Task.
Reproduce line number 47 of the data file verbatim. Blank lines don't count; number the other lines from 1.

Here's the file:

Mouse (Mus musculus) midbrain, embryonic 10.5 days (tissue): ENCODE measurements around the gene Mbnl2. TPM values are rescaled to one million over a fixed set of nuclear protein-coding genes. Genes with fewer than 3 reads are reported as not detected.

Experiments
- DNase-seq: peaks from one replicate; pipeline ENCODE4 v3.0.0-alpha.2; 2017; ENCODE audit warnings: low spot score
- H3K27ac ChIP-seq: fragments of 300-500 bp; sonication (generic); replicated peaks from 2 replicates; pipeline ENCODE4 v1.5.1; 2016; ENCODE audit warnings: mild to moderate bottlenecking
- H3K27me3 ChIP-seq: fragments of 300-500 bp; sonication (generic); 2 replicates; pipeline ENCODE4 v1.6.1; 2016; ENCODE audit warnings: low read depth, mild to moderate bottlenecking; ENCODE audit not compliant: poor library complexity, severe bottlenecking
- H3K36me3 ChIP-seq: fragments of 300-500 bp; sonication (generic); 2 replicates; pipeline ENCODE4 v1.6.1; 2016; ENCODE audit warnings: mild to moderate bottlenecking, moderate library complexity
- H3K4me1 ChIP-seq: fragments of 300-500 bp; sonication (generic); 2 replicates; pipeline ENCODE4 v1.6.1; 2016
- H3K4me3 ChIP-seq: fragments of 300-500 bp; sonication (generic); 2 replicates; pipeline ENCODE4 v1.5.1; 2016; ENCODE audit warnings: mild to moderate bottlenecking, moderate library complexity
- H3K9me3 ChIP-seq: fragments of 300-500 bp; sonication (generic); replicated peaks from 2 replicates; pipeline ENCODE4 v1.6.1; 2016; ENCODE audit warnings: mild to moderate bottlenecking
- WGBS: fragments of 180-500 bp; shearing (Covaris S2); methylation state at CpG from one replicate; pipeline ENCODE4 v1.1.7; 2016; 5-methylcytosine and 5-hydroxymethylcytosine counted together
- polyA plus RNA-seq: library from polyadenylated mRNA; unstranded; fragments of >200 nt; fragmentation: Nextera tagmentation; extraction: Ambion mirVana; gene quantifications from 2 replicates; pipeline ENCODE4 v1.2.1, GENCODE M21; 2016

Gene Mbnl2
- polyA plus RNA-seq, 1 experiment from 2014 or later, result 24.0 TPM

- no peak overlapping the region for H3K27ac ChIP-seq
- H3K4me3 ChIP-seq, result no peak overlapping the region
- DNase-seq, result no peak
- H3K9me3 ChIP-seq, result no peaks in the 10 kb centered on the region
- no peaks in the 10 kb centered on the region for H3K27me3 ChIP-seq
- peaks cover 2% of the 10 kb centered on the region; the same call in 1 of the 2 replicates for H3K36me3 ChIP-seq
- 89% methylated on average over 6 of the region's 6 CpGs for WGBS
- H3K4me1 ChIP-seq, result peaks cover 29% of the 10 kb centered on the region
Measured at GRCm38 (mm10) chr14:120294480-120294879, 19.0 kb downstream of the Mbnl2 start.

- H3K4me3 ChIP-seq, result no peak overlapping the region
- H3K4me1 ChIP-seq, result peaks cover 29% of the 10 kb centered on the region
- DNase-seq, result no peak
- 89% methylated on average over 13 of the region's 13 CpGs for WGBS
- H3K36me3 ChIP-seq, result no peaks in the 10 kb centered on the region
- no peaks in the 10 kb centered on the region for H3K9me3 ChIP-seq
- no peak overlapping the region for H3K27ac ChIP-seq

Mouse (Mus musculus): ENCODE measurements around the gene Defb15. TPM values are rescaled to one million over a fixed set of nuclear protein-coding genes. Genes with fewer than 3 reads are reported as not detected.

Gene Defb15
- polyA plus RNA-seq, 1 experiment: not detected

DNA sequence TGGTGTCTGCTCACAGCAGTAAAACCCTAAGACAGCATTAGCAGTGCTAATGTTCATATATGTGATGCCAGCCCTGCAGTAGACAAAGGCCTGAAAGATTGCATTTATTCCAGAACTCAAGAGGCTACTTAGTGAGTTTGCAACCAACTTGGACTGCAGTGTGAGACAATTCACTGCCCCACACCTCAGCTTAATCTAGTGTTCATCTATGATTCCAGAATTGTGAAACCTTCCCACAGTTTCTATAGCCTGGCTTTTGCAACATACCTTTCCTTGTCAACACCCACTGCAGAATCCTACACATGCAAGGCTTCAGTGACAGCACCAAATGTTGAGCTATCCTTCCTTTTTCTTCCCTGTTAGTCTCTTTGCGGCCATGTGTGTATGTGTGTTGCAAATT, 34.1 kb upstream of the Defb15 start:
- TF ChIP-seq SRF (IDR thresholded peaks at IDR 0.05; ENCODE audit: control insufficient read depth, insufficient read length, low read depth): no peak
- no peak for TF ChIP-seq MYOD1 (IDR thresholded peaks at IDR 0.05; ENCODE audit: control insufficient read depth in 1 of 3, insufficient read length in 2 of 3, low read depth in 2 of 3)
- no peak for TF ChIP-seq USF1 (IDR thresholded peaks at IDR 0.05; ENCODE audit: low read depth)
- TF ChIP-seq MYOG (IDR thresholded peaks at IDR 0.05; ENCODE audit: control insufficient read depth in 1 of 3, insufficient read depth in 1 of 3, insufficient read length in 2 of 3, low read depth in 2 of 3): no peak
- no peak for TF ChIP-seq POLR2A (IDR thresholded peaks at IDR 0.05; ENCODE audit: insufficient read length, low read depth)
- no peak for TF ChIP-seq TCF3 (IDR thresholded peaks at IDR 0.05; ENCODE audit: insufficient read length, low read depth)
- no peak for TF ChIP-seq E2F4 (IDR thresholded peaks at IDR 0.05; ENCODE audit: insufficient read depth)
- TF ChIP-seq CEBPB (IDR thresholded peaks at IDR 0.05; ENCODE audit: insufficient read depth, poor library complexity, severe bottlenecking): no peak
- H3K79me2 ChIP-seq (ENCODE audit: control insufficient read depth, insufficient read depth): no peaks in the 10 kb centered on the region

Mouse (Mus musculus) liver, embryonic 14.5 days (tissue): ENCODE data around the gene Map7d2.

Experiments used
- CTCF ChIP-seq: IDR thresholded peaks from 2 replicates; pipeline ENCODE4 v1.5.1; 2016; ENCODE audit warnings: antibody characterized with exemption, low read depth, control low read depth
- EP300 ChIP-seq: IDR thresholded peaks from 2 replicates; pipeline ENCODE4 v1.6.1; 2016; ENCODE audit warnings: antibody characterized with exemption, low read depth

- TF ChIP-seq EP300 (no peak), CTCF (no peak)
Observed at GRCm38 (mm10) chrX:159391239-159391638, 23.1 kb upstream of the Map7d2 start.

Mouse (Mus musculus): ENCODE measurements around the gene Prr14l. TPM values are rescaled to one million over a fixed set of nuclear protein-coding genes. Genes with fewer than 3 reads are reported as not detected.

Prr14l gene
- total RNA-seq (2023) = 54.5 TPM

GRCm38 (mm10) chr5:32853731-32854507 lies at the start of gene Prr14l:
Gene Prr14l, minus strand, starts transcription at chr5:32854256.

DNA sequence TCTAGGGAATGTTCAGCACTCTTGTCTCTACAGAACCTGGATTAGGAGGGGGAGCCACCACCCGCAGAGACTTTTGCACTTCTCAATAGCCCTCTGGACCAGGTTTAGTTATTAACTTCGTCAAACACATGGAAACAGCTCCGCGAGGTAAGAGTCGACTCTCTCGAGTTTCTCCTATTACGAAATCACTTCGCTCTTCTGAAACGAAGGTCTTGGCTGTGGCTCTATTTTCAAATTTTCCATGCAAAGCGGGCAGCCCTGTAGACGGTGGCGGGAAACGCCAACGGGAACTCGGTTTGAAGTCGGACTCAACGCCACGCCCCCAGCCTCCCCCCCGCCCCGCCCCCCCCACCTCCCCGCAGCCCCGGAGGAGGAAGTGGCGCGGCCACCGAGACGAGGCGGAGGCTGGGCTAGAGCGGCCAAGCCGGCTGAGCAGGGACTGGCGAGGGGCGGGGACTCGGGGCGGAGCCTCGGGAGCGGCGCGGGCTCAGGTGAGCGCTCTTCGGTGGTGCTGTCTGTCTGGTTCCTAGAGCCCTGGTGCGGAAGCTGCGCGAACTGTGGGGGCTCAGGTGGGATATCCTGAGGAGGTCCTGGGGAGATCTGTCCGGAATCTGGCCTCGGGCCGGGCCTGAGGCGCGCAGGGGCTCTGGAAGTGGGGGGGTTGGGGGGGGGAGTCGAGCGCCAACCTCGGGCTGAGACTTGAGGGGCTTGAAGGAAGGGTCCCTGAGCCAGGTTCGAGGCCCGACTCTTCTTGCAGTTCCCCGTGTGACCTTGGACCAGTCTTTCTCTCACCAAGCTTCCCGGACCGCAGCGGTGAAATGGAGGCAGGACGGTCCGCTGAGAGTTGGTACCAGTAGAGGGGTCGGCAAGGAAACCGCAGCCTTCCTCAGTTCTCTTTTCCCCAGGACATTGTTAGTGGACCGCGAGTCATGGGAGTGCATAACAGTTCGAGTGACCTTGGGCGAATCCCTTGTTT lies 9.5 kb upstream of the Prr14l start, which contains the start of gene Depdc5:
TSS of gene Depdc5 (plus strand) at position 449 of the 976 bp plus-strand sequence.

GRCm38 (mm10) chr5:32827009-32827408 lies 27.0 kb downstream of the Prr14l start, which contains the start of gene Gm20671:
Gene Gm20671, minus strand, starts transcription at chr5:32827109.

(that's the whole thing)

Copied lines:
- TF ChIP-seq EP300 (no peak), CTCF (no peak)